See what I did there?
Anyway, I have a whole lot of random notes or clarifications about that earlier post and no real organizing principle for them, so I will just throw them out here in a list.
* I think I expressed myself poorly earlier, since some people seem to have read the initial post as saying, “With some addictions you need to treat underlying physical or emotional factors first, so that you can point out to the person that their real needs are spiritual.” This isn’t what I meant and in fact it’s still treating all addictions as if they’re the same, as if they’re all reducible to spiritual problems once you’ve cleared away the clutter.
Obviously I do believe that everyone basically needs God. But think of it this way: If somebody has been in a car wreck or been diagnosed with cancer, the best response is not, “Okay, we’ll set all your broken bones/help you figure out the best cancer treatment for your situation, but you’re never going to recover unless you turn your life over to God.” This is likely to produce resentment and frustration, because it’s not true–even though severe physical trauma or illness really does bring some people to deep faith. Similarly, if somebody’s addiction is primarily based on genetic predisposition or other biological factors, or it’s a coping mechanism for emotional trauma… they really may not need faith in order to recover, and pushing it on them is neither charitable nor credible. It also risks instrumentalizing Jesus. Love of God is important because God is Love, and worthy of all our love, not because God will help you get better, even though He often also does help you get better.
* As best I can tell (and part of the problem here is that we’re often not the best judges of our own internal lives, but we’re typically even worse judges of other people’s!), my own addiction and recovery have been basically spiritual in nature. I relate pretty much not at all to what Maia Szalavitz says in describing her own recovery process, and can’t help but feel a kind of, “Oh, you used to think that through grace you had been rescued from the pit! Why did you give that up just for self-empowerment?” I do not understand self-actualized individuals, and I fear them! One of the biggest breakthroughs when I was first getting sober was realizing that I didn’t have to stand on my own two feet: I could surrender and be carried by Christ. I didn’t need to be a morally strong, good person. I could accept myself as a basically weak person and it didn’t matter because my own strength was not what I was relying on.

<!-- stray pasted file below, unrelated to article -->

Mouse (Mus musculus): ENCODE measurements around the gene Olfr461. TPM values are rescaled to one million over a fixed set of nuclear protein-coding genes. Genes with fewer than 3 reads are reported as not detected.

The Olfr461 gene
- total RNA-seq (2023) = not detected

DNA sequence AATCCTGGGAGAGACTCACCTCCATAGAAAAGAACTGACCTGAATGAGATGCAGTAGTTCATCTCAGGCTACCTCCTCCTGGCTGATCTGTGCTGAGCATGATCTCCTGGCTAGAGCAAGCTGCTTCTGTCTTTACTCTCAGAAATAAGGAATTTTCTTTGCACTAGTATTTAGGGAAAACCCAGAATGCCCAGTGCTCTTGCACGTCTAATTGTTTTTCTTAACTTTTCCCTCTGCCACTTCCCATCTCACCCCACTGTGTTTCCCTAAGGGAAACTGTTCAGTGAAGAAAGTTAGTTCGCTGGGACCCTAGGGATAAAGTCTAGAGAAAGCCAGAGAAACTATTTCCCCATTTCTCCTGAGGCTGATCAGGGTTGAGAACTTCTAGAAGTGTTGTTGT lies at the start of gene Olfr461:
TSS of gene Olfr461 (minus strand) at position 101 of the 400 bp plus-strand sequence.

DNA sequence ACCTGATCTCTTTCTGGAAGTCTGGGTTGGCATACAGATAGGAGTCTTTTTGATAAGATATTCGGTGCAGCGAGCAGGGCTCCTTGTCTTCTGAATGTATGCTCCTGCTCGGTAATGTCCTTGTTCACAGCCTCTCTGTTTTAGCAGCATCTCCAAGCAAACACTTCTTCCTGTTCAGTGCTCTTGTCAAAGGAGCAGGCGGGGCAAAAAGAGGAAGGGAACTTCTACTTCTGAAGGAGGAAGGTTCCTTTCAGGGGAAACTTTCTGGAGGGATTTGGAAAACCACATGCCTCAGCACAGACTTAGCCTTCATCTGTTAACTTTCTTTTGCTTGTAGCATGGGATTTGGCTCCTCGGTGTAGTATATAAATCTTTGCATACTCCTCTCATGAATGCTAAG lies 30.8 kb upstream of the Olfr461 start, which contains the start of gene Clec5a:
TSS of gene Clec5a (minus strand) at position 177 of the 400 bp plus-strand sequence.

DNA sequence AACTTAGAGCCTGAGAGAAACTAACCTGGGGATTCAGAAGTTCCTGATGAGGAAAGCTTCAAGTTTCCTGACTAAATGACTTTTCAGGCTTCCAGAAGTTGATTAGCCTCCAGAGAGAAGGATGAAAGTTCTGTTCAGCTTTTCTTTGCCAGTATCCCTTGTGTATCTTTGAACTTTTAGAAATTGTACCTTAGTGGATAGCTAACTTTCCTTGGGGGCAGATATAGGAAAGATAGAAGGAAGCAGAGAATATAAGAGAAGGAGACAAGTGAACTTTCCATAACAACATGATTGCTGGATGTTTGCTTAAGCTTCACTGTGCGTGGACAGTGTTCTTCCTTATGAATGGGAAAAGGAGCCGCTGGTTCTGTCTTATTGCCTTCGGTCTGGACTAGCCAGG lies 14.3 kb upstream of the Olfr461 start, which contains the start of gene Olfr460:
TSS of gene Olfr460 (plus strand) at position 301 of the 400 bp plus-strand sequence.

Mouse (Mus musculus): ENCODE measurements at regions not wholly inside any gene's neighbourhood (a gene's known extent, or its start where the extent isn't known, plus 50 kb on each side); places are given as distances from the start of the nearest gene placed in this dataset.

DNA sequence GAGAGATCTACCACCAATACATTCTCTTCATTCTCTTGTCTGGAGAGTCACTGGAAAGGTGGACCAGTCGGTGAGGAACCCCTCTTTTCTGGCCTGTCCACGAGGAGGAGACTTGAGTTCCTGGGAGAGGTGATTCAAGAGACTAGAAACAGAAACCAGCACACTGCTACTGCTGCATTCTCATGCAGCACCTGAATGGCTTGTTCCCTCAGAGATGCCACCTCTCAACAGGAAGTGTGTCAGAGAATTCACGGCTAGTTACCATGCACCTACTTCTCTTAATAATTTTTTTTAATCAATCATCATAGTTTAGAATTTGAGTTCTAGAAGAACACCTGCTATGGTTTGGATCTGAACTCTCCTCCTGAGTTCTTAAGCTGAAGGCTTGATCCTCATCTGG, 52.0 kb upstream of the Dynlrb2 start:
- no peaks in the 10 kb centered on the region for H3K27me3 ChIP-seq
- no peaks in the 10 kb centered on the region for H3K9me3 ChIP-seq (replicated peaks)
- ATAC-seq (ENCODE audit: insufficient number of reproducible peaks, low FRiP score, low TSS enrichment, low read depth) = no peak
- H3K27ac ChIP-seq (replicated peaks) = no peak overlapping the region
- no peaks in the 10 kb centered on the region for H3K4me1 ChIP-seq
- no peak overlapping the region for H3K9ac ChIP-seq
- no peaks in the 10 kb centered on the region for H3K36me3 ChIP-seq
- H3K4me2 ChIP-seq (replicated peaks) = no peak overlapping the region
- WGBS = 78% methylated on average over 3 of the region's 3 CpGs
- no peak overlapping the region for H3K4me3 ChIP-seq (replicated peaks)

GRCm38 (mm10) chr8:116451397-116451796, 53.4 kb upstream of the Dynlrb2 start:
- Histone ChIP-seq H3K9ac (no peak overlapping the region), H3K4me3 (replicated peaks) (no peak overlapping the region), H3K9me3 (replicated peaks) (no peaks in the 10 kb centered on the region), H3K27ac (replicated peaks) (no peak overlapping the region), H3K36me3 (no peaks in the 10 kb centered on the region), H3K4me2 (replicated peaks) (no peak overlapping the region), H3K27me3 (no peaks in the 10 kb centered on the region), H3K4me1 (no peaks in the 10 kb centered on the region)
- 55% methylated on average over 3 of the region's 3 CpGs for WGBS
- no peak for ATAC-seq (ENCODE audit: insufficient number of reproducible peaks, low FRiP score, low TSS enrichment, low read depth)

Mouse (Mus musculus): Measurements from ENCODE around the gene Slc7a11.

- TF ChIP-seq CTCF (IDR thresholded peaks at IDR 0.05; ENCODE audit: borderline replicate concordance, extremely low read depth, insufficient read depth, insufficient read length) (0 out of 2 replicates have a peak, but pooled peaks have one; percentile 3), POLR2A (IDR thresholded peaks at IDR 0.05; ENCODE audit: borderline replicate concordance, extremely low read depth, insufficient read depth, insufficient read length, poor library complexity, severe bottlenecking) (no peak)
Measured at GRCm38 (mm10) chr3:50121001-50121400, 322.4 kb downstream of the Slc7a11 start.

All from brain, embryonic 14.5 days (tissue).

And yet it would be ridiculously self-centered to project my own spiritual life onto every other addict. I can write about the sublimity of surrender or the theology of it, but I can’t tell other people that they need it to get better, because manifestly they don’t. Telling people they’re wrong about what they experienced because it isn’t what you experienced is pretty close to the opposite of humility: It’s stamping your own face across the whole world. Moreover, projecting my own spiritual life onto other people will make it harder for me to speak with them even about faith, since they may respond better to totally different metaphors: liberation, for example, rather than surrender.* “‘Addiction’ is a contemporary umbrella term which covers a startlingly broad range of experiences. It’s neither an Aristotelian natural kind nor a Christian theological category.” If that sounds to you like something I also say about the term “homosexuality,” you are not wrong. This is one reason there can’t be a simple, one size fits all “Christian response to” either of these terms.
* I do think sometimes the moral drama of addiction and recovery can be a way for individuals to play out religious longings–for repentance, for a new identity as a better person, for freedom from “the bondage of self”–in a culture which has not taught them any religious language. People also use exploration of their sexuality or gender this way. It’s almost a replacement for rituals of adulthood: self-discovery followed by return to the community under a new identity. That said, I don’t think I’m a very good judge of when people are “just” using drug abuse, recovery, or sexuality as ways of expressing some other, suppressed need they have, and when they’re “really” addicts or gay or whatever; and I don’t think you’re a very good judge of that either.
* Maybe one illustration of the existence of very different types or styles of addiction is this: Lots of people read about drugs to treat a particular kind of addiction and think, “Oh, please let this work for me!” I read these stories and think, ruefully, “The thing is, though, I’d never take it….” These two responses kind of obviously require different pathways to recovery.
* More on regulating rehab/treatment: Hey, I already have tags for the two opposing problems here! On the one hand I absolutely do not want to turn over spiritual guidance to the regulation of doctors and policemen. On the other hand abuse of power comes as no surprise, and that has been proven over and over and over again in addiction treatment. (And there’s a religious angle, but not the one you wanted!–no, seriously, read that link.) In discussing the cultural and spiritual failures of the first approach it’s easy to forget the horrors of the second.
OK, that is all for now. Again, I do not feel like I understand this stuff super well so please do write in with any thoughts, comments, criticisms, howls of fury, etc etc….